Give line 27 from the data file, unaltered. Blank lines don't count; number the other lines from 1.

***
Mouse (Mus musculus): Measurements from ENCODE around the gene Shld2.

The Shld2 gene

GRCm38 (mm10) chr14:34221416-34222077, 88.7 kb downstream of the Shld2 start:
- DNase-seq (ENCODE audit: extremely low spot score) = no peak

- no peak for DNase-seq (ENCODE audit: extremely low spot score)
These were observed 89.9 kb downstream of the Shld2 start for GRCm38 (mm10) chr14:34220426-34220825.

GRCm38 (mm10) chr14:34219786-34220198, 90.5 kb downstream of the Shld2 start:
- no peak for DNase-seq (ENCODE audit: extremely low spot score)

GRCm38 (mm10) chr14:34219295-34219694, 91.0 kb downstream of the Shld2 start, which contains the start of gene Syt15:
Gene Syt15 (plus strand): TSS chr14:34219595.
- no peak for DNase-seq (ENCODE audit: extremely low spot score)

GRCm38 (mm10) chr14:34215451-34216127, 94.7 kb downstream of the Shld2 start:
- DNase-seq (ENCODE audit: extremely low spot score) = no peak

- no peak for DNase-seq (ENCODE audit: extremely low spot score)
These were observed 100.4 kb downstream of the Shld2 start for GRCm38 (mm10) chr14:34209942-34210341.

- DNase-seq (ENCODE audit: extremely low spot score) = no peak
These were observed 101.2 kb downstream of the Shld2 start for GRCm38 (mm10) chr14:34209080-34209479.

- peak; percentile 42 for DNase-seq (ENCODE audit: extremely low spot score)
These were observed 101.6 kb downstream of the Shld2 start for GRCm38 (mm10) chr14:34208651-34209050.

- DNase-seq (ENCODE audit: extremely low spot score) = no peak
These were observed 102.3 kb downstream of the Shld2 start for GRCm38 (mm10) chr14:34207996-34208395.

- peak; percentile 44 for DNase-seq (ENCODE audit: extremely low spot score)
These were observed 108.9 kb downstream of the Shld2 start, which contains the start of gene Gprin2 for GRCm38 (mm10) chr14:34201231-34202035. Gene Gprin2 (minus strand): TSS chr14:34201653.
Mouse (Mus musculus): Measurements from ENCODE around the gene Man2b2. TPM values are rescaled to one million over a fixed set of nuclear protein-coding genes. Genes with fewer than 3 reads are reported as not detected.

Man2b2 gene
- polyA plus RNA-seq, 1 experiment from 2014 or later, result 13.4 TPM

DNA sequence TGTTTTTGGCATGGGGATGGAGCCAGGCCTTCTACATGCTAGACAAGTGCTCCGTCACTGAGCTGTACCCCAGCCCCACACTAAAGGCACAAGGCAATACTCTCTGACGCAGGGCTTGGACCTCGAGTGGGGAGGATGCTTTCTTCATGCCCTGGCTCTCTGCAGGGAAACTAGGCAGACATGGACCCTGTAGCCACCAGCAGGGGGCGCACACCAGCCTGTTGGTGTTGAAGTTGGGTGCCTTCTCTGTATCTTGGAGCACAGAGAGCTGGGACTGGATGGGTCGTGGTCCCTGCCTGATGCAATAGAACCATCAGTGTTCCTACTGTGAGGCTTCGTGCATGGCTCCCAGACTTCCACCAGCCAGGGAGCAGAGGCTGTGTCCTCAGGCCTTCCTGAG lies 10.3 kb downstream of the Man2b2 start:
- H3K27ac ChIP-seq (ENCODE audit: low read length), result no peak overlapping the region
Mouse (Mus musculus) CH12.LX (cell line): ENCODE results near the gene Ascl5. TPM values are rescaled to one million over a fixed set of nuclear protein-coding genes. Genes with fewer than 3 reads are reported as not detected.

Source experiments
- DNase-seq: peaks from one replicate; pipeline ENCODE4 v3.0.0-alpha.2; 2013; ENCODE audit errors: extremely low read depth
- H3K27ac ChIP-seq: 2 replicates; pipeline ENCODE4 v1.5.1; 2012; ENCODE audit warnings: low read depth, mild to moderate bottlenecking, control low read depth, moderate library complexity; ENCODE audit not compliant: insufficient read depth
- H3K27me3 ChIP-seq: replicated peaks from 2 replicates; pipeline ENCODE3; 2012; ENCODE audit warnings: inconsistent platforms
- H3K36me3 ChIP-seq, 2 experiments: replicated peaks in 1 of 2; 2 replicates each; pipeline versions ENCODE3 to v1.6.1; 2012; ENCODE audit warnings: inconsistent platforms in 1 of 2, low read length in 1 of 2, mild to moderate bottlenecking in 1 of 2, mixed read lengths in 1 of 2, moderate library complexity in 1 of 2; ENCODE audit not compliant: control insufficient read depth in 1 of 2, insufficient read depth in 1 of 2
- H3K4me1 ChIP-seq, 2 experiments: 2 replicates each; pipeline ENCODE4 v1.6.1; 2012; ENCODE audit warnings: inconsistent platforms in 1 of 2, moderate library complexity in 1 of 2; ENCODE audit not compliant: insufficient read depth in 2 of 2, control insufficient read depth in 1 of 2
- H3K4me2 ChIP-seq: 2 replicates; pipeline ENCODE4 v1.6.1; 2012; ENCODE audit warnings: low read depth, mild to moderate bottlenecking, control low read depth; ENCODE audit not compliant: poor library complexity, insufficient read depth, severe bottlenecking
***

DNA sequence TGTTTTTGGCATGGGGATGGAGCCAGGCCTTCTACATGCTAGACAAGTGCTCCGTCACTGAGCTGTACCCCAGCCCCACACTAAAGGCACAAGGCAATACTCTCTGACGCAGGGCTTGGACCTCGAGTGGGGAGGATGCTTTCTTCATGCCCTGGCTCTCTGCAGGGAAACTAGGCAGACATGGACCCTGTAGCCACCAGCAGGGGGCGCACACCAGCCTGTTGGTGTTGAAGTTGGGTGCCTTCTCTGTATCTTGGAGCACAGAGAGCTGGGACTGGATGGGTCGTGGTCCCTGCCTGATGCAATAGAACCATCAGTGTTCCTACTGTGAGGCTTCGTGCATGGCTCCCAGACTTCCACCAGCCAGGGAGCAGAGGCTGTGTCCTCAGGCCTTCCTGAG lies 10.3 kb downstream of the Man2b2 start: